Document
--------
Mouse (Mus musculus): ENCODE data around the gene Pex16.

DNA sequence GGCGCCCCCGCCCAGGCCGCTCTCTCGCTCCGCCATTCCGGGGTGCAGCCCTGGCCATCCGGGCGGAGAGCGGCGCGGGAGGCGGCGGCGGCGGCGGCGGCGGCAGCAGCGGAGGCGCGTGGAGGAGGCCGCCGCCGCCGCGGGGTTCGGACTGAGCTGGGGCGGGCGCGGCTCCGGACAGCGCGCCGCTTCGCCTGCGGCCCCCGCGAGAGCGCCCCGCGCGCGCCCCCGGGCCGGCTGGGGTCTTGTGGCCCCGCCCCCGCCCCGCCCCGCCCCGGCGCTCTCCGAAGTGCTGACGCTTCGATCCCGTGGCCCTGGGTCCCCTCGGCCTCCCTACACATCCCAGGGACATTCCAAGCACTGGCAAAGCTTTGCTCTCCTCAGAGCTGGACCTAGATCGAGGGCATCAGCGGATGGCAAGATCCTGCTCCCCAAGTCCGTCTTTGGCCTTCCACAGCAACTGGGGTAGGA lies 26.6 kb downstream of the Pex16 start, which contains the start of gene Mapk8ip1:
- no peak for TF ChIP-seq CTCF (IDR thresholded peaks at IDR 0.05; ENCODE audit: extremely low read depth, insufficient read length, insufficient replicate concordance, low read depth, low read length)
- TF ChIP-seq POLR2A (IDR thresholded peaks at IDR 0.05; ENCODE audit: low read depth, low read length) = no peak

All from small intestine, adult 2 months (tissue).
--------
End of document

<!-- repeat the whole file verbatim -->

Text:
Mouse (Mus musculus): ENCODE data around the gene Pex16.

DNA sequence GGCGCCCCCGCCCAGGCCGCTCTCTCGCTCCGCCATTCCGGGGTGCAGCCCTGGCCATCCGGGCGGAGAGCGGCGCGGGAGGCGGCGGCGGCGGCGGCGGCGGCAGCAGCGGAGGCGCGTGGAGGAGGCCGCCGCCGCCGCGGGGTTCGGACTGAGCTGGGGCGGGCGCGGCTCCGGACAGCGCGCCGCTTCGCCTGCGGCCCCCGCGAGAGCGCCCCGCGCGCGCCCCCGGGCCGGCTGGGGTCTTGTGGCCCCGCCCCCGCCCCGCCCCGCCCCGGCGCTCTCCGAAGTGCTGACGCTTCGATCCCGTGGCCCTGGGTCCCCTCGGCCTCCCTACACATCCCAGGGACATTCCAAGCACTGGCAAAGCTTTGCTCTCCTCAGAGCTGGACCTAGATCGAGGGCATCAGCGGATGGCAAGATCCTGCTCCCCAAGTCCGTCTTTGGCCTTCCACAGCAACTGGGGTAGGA lies 26.6 kb downstream of the Pex16 start, which contains the start of gene Mapk8ip1:
- no peak for TF ChIP-seq CTCF (IDR thresholded peaks at IDR 0.05; ENCODE audit: extremely low read depth, insufficient read length, insufficient replicate concordance, low read depth, low read length)
- TF ChIP-seq POLR2A (IDR thresholded peaks at IDR 0.05; ENCODE audit: low read depth, low read length) = no peak

All from small intestine, adult 2 months (tissue).